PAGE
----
The image you’re looking at is a glimpse into our future. Welcome to July 2099, according to 21 different climate models. CO2 concentrations have topped 900 parts per million, comprising nearly one per cent of our atmosphere. (In early 2015, we hit 400).
The predictions shown in this daily max temperature map come from a new NASA dataset released to the public on June 9th, one that collates historical records and climate models to produce high-resolution forecasts for the end of the century. Hosted by NASA Earth Exchange (NEX), the data, which can be filtered down to the level of individual cities and towns on a daily timescale, will help developing nations predict and prepare for the local effects changing patterns in weather, floods and droughts. At a global scale, it’ll help Earth scientists, and anyone else who’s interested, explore what’s looking to be a very toasty end of the century.
“NASA is in the business of taking what we’ve learned about our planet from space and creating new products that help us all safeguard our future,” said Ellen Stofan, NASA chief scientist. “With this new global dataset, people around the world have a valuable new tool to use in planning how to cope with a warming planet.”
According to NASA:
This NASA dataset integrates actual measurements from around the world with data from climate simulations created by the international Fifth Coupled Model Intercomparison Project. These climate simulations used the best physical models of the climate system available to provide forecasts of what the global climate might look like under two different greenhouse gas emissions scenarios: a “business as usual” scenario based on current trends and an “extreme case” with a significant increase in emissions.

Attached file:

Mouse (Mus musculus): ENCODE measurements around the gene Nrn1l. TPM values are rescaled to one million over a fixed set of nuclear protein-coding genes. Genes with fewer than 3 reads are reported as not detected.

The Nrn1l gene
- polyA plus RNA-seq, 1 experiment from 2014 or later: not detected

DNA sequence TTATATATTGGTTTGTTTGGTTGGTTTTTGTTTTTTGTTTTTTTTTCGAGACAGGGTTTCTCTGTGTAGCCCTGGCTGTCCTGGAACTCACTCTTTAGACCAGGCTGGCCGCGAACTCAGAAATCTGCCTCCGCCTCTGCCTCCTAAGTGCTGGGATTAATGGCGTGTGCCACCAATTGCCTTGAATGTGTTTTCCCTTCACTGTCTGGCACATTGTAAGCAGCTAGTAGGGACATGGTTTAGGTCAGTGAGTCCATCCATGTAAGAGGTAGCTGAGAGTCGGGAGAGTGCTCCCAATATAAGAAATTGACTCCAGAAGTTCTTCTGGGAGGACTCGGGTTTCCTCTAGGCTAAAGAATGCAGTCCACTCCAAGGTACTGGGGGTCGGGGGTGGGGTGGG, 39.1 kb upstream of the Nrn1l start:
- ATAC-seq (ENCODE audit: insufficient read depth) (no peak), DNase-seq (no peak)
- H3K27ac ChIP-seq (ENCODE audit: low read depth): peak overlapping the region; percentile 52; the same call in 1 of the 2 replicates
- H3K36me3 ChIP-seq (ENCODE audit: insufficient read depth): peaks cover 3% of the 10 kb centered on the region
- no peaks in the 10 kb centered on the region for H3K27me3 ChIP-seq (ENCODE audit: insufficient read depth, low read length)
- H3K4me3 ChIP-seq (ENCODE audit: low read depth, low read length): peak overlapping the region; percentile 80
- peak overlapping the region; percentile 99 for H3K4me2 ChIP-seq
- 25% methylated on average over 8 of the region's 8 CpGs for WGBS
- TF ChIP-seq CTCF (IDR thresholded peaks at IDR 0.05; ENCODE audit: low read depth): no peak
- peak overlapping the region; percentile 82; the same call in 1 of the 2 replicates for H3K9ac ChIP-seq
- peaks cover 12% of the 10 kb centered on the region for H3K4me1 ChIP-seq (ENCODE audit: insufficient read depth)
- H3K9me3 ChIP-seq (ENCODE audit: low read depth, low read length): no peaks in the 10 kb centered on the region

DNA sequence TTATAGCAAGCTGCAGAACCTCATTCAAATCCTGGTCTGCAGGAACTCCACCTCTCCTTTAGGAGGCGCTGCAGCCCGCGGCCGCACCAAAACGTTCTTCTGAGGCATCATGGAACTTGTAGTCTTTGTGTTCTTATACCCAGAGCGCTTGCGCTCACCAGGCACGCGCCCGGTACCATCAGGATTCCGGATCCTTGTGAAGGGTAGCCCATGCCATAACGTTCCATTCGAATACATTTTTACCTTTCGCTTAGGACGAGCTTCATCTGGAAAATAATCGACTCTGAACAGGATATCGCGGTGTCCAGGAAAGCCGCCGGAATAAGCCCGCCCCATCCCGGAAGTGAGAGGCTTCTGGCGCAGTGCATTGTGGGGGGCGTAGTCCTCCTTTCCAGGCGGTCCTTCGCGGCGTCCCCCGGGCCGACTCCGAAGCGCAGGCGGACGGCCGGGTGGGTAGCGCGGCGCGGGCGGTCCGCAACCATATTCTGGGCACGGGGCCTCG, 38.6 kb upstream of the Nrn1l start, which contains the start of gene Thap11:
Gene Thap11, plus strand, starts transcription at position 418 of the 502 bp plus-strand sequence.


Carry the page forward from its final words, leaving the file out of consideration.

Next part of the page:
The NASA climate projections provide a detailed view of future temperature and precipitation patterns around the world at a 15.5 mile (25 kilometre) resolution, covering the time period from 1950 to 2100. The 11-terabyte dataset provides daily estimates of maximum and minimum temperatures and precipitation over the entire globe.
NEX, whose data and analysis tools are freely available through the OpenNEX project on Amazon Web Services, is a great example of how scientific knowledge can be shared with the public, allowing anyone to explore and analyse the most current climate predictions to date, run and share models. You can download the new dataset here, and learn more about OpenNEX here.
Top image: NASA